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Lillian Smith Record Collection: Home

This is the LibGuide to for educators and the public to explore the Lillian E. Smith digitized records from Laurel Falls Camo

Lillian Smith Record Collection


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Matthew Teutsch
Arrendale Library 225
Lillian E. Smith Center
706-778-8500 x1233

Record Collection

Lillian Eugenia Smith was born in Jasper, Florida in 1897.  When her father's Florida businesses failed in 1915, the Smith family came to Rabun County, Georgia, where her father had recently acquired property on Screamer Mountain and where he opened a summer camp for girls.  At first Lillian worked with her family to create the camp, but with her father's blessing, she soon became the owner and director of Laurel Falls Camp for Girls.  This institution continued until 1949 and developed quite a reputation for being a progressive and well-rounded camp for young women, not only throughout the South, but across the country.

Lillian Smith emerged in the 1940s at the forefront of the Southern debate on segregation, where she was at least a decade ahead of other white liberals and stood virtually alone in calling for an immediate end to segregation laws and practices.  Meanwhile, she was developing her talents as a fiction-writer.  Her 1944 debut novel, Strange Fruit, was about a secret interracial love affair in a small Georgia town.  In 1949 she published Killers of the Dream, a brilliant psychological and autobiographical work warning against the evils of segregation.  Before her death in 1966, Smith would go on to publish several more books, fiction and nonfiction, and numerous articles and essays on social justice and racial equality, all of which were written from her home on Screamer Mountain.

Upon her death in 1966, Martin Luther King, Jr. called Lillian Smith "one of the brightest stars in the human firmament." Smith, a white Southern Civil Rights activist, worked tirelessly to combat racism and segregation. From 1925-1948, she ran Laurel Falls Camp for girls in Clayton, GA. There, she talked to campers about race, psychology, sex, and more.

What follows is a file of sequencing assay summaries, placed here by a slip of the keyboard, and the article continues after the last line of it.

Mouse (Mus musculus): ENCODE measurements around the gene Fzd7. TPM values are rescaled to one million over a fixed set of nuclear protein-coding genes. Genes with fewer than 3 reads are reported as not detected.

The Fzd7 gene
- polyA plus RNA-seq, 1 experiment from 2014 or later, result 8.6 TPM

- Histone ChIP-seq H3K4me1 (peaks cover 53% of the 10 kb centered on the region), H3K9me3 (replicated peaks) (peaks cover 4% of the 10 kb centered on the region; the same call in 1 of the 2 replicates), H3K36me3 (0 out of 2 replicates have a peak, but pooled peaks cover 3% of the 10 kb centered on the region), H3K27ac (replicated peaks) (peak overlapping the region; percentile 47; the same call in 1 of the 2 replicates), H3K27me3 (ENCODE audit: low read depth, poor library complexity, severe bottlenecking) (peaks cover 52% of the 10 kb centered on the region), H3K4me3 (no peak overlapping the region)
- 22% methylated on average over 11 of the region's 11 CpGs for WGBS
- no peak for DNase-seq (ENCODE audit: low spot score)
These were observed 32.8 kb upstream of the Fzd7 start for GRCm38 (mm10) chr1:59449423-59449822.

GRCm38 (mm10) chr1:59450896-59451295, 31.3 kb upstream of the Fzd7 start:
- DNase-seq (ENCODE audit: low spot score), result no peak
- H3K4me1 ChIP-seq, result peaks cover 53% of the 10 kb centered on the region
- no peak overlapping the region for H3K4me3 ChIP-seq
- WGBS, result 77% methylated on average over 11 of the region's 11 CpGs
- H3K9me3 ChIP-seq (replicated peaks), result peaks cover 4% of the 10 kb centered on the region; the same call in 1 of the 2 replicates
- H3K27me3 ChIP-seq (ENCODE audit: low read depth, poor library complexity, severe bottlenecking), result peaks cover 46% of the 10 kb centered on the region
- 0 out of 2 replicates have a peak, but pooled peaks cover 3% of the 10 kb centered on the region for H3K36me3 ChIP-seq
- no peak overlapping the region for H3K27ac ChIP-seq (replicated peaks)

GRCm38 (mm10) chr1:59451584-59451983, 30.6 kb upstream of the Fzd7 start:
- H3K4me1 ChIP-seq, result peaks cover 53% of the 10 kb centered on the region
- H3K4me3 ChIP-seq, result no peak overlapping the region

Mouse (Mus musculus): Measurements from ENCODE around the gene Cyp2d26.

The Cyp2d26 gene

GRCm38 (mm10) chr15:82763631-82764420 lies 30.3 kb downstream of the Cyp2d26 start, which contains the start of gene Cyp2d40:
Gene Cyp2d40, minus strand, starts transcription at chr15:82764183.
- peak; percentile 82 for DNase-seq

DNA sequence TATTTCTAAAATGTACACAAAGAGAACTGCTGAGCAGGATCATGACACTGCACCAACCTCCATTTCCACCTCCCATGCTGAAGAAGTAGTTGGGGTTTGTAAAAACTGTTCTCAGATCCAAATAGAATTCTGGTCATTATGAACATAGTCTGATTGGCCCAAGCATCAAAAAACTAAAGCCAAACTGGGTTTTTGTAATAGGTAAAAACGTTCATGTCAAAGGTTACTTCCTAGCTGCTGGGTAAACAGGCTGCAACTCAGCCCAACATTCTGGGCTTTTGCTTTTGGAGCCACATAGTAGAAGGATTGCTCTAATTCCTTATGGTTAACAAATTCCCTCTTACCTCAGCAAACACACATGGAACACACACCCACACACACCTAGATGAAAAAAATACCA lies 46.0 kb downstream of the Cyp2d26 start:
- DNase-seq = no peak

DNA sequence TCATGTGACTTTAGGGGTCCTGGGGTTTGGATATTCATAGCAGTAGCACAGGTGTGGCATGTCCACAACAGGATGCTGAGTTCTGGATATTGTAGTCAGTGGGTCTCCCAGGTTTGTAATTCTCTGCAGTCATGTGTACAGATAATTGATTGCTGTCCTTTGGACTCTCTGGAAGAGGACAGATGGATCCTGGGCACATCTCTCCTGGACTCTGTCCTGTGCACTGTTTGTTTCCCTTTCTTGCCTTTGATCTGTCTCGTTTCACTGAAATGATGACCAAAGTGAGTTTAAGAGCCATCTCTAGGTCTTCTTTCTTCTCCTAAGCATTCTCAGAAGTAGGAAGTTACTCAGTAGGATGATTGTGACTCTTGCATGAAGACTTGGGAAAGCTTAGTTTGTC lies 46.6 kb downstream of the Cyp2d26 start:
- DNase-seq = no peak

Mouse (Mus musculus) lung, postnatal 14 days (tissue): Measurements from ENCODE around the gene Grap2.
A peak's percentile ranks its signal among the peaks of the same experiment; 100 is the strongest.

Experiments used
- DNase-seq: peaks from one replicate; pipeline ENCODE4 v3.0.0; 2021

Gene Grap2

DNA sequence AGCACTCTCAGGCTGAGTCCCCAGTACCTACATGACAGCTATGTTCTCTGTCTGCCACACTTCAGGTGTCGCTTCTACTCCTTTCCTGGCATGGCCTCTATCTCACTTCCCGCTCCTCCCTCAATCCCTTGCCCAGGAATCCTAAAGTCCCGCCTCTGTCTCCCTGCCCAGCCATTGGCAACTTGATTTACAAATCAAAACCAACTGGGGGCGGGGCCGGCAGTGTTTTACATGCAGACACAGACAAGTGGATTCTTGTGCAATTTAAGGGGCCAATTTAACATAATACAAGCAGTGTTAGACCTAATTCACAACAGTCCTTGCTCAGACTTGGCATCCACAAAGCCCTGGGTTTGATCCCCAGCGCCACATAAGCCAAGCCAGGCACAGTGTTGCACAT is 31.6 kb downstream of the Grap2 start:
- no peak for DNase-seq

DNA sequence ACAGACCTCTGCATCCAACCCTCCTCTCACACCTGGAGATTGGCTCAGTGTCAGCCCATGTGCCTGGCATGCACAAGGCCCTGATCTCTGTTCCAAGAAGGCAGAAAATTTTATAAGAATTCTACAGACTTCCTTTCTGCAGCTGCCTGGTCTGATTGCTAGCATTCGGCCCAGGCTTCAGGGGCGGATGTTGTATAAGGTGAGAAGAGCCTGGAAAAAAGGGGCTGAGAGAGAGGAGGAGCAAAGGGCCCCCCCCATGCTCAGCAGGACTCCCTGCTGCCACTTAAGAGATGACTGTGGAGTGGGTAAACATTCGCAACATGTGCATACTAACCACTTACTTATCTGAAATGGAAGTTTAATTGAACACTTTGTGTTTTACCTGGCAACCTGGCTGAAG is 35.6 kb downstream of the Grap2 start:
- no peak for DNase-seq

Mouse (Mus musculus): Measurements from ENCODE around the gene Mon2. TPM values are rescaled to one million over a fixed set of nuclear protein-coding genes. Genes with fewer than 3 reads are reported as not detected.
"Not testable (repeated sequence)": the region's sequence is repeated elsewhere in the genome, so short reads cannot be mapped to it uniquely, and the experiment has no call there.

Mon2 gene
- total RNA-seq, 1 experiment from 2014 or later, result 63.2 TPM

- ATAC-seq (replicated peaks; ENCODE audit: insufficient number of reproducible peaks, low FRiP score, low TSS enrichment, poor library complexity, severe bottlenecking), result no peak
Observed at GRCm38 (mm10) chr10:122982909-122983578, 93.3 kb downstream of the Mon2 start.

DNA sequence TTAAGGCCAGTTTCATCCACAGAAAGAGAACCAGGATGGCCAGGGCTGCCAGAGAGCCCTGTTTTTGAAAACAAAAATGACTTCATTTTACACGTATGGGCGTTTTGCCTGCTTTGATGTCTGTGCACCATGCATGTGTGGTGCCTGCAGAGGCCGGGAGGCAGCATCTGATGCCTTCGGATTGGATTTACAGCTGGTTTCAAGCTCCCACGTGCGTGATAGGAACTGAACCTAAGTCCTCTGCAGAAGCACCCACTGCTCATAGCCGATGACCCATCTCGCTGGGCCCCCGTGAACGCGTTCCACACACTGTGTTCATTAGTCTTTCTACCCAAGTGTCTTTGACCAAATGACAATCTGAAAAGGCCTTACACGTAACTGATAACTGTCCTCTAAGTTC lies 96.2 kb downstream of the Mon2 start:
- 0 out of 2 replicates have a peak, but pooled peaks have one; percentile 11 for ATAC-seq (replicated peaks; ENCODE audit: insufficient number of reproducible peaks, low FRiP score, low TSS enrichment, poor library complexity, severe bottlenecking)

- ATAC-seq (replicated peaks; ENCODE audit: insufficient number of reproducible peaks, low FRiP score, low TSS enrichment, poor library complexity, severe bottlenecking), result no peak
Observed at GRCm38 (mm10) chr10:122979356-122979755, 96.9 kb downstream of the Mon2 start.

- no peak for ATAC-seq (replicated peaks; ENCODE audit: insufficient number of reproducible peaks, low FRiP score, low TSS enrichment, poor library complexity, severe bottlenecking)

At the camp, we discovered boxes of lacquer 78-rpm discs and magnetic tapes that Smith and her partner Paula Snelling recorded at the camp and during their travels. These records contain everything from plays that campers wrote for camp banquets to musical performances at HBCUs to stories about the camp's mythological Buss Eye.

The Lillian Smith Record Collection and LibGuide are resources for educators, scholars, and the public, providing a reservoir of insight into Smith's impact on countless women and their connections in the fight for social justice.

On this LibGuide, you will find resources, in the form of introductions, questions, possible activities, and other items for educators and others who want to explore some of the records that we discovered at the Lillian E. Smith Center. 

These recordings are important to teaching, research, and the creation of new knowledge, art, and experience because they shine a never-before-seen light on Lillian Smith as director of Laurel Falls Camp for Girls. We have her letters and some of the plays she and the campers produced; however, these records provide audio recordings of the camp and some of the stories that we do not have, either published or unpublished, in the archives at the University of Georgia or the University of Florida.